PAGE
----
Landau's constants

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In complex analysis, a branch of mathematics, Landau's constants (Edmund Landau 1929) are certain mathematical constants that describe the behaviour of holomorphic functions defined on the unit disk. Consider the set F of all those holomorphic functions f on the unit disk for which

We define Lf to be the radius of the largest disk contained in the image of f, and Bf to be the radius of the largest disk that is the biholomorphic image of a subset of a unit disk.

Landau's constants are then defined as the infimum of Lf or Bf, where f is any holomorphic function or any injective holomorphic function on the unit disk with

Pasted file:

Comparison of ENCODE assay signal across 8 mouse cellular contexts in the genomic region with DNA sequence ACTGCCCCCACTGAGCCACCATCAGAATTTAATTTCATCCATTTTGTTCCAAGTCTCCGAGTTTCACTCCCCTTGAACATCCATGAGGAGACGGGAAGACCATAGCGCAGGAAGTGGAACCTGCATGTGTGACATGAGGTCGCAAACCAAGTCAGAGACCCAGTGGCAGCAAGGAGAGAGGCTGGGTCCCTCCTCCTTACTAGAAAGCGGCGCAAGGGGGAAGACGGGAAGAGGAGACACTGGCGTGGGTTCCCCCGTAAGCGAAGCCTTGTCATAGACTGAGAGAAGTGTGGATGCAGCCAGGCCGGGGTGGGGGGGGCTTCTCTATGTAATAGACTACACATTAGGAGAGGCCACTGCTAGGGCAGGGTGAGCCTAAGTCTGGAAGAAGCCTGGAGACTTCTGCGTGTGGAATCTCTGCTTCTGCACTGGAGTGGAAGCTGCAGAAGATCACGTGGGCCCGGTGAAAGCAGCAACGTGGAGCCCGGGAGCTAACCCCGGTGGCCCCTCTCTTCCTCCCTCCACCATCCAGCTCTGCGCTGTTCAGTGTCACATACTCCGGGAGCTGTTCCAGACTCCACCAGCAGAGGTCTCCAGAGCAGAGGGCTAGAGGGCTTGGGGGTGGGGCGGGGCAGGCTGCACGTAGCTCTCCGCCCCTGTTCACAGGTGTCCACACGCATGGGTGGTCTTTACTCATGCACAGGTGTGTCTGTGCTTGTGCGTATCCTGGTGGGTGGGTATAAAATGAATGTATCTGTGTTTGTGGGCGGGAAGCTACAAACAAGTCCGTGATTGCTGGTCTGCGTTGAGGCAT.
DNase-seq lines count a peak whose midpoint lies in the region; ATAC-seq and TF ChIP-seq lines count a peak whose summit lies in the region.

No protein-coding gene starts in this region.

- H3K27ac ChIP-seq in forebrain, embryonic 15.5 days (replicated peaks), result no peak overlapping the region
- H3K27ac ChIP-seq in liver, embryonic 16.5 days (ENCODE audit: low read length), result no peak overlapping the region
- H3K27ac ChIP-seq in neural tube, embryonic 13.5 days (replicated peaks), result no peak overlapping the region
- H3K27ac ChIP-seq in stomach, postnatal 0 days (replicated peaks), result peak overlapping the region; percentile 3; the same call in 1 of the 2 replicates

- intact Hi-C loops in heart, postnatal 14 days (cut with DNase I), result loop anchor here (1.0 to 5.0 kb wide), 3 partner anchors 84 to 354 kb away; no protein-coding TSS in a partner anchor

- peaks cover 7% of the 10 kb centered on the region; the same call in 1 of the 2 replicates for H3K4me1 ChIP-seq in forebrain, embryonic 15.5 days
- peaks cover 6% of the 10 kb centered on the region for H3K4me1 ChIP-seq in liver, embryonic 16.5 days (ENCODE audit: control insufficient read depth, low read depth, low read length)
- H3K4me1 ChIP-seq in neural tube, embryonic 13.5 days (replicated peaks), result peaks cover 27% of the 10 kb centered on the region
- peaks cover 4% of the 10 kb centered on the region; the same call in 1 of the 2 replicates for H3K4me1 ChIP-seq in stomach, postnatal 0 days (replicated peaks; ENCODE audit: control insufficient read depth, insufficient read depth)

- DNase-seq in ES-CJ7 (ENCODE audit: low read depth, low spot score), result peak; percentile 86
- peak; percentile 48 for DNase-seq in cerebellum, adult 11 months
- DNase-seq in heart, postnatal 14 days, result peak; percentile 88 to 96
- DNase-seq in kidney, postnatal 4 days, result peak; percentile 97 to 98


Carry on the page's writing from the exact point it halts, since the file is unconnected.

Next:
The three resulting constants are abbreviated L, B, and A (for injective functions), respectively.

The exact values of L, B, and A are not known, but it is known that

B is the Bloch's constant.

(sequence A081760 in the OEIS)

See also[edit]

References[edit]

  • Landau, Edmund (1929), "Über die Blochsche Konstante und zwei verwandte Weltkonstanten", Mathematische Zeitschrift, 30 (1), doi:10.1007/BF01187791 

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